fb pixel

Log In

Reset Password

Rolled up with tradition

CHICAGO — Born and bred in southern China, Fanny Go did not grow up eating egg rolls.

Family meals in her part of Guangdong province were dominated by rice, greens, preserved vegetables and morsels of meat.

But ever since she and her late husband, Tom, decided to whip up a batch for a Rogers Park Chicago block party 45 years ago, these chubby, stubbly, golden cylinders have become a family — and neighborhood — tradition.

"My parents would make as many as 500 for people at the block party to eat and take home," says the Gos' eldest daughter, Jean. "They knew that food always brought people together. So, over the years, they created a lot of good relationships around here."

Like Fanny Go, who came to the U.S. in the early '60s, the egg roll represents a 20th-century meeting of two cultures. Though dim sum chefs in Hong Kong produce a similar snack called a spring roll, the egg roll, as we know it, is a creation of early Chinese-American restaurateurs who used local ingredients to create Chinese-ish foods that would appeal to American diners.

One of the restaurateurs who helped popularize the egg roll was my grandfather, Harry Eng, whose nephew, Tom Go, worked as a manager in the family's downtown Chicago chop suey palaces (among them Hoe Sai Gai and South Pacific) for decades. Tom Go based his egg roll recipe on the appetizers that proved such a hit with the restaurants' clientele.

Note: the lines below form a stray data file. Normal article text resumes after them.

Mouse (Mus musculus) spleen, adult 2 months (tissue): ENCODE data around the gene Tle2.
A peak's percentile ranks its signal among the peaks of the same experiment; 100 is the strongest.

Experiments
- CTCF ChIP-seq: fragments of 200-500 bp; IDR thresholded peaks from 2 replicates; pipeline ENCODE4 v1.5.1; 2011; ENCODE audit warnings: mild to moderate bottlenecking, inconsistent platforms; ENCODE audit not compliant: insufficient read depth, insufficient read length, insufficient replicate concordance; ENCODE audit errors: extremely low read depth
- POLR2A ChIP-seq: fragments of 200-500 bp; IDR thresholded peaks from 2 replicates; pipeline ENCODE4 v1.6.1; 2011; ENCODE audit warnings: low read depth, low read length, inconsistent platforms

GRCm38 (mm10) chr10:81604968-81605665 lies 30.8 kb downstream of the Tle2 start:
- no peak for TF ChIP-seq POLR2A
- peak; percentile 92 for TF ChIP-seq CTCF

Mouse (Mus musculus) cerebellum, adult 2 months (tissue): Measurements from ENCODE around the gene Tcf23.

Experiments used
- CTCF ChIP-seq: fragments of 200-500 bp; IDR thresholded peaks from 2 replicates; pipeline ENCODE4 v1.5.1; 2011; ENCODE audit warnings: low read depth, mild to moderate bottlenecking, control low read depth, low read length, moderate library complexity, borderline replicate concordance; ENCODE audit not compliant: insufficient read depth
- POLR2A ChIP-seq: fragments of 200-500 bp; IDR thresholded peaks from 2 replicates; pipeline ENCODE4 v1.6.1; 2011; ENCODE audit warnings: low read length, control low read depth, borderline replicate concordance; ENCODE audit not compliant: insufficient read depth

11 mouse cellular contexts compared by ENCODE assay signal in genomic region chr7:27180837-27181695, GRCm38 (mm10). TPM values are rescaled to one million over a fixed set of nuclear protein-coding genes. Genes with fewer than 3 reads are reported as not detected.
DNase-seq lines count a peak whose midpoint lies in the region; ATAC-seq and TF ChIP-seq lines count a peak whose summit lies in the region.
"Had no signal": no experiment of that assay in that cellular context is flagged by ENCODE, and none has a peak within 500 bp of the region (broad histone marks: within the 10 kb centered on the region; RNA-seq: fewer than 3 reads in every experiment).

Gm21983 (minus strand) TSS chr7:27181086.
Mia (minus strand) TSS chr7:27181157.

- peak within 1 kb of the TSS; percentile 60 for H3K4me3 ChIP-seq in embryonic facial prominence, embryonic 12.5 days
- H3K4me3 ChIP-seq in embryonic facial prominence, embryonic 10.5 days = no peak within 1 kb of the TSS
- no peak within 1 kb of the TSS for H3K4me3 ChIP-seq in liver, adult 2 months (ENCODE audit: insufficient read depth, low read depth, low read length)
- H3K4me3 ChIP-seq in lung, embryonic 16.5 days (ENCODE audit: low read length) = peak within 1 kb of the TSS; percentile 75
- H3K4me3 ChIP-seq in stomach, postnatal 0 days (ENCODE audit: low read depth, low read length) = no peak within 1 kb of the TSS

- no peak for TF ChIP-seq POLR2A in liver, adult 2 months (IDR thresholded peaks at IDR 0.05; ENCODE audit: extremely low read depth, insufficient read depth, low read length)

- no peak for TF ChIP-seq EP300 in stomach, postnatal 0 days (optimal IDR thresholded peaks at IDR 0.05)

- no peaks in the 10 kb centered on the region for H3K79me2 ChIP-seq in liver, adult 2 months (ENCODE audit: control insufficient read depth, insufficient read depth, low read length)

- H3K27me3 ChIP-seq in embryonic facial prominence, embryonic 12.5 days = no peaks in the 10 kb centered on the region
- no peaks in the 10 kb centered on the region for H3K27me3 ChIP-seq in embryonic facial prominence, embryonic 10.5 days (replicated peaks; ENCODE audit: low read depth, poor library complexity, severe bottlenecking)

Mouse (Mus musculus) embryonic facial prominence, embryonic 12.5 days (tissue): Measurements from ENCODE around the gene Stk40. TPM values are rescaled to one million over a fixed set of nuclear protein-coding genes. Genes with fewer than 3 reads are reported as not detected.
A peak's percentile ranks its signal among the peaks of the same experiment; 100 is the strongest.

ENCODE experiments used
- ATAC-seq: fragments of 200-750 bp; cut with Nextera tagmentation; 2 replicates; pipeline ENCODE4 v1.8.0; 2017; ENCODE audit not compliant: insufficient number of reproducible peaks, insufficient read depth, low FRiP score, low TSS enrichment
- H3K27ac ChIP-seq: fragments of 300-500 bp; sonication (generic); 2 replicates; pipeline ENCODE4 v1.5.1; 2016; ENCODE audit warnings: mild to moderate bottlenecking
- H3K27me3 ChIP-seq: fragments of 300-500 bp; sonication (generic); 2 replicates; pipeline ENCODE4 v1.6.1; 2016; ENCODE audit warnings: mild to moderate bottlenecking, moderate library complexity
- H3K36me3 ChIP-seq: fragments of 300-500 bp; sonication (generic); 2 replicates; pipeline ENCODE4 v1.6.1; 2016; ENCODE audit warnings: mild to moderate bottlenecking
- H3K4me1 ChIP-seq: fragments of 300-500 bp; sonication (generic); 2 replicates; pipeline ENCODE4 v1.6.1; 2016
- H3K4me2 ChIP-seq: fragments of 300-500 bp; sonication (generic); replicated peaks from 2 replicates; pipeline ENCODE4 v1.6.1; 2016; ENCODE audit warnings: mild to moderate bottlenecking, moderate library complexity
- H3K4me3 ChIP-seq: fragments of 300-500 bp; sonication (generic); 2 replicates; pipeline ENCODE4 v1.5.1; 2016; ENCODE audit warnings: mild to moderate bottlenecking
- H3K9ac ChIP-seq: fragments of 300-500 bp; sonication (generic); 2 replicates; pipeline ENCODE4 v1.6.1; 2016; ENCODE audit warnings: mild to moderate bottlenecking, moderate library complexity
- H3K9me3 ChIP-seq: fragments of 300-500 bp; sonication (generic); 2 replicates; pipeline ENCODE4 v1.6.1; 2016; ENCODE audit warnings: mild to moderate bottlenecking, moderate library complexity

Today Fanny Go, 87, carries on the Chinese-American tradition by making the savory treats for parties and family gatherings. She recently shared her recipe — which can take up to three days — with a convivial group who gathered at Go's home to learn, cook and eat. One of the biggest surprises was that most of the ingredients can be found in the average American grocery store, if not in your kitchen.

I joined in to learn more about this side of my family and to bring home some tangible (not to mention delicious) link to the Eng family's restaurant past. My great-grandfather, grandfather, great-uncle, aunts and uncles opened nearly a dozen of these establishments starting in the 1930s, with the last — The House of Eng in Hyde Park — closing in the '80s.

Go started the project a few days earlier by marinating 10 pounds of pork shoulder in a store-bought char siu sauce (hoisin and five spice-based barbecue sauce) and then roasting the meat on wire racks in the oven. Early guests were put to work julienning the pork into thin strips. Others sliced green cabbage into ribbons, blanched them and then squeezed them dry in sheets of cheesecloth.

My father, who worked summers in the family restaurants, remembers cooks using whole tablecloths to squeeze the mountains of blanched cabbage needed for the daily egg rolls.

"Many restaurants," Go explains through a translator, "used only cabbage for the filling because they wanted to keep costs down." But Fanny and Tom Go added plenty of rich barbecued pork, shredded chicken, chunks of boiled shrimp, chopped green onions and other touches to their version.

"You can add mushrooms, bamboo shoots or whatever you want," she says.

After Go assembles the main elements (cabbage, pork, shrimp and chicken) into a huge basin, she sprinkles in a variety of unexotic spices: salt, pepper, sugar, chicken bouillon powder and cinnamon.

Next comes her secret ingredient: a jar of creamy peanut butter, heated in a pan with some vegetable oil until it was liquid enough to be poured into the mixture. Finally, Go showers the filling with chopped green onion and kneaded the whole thing thoroughly with her sturdy hands.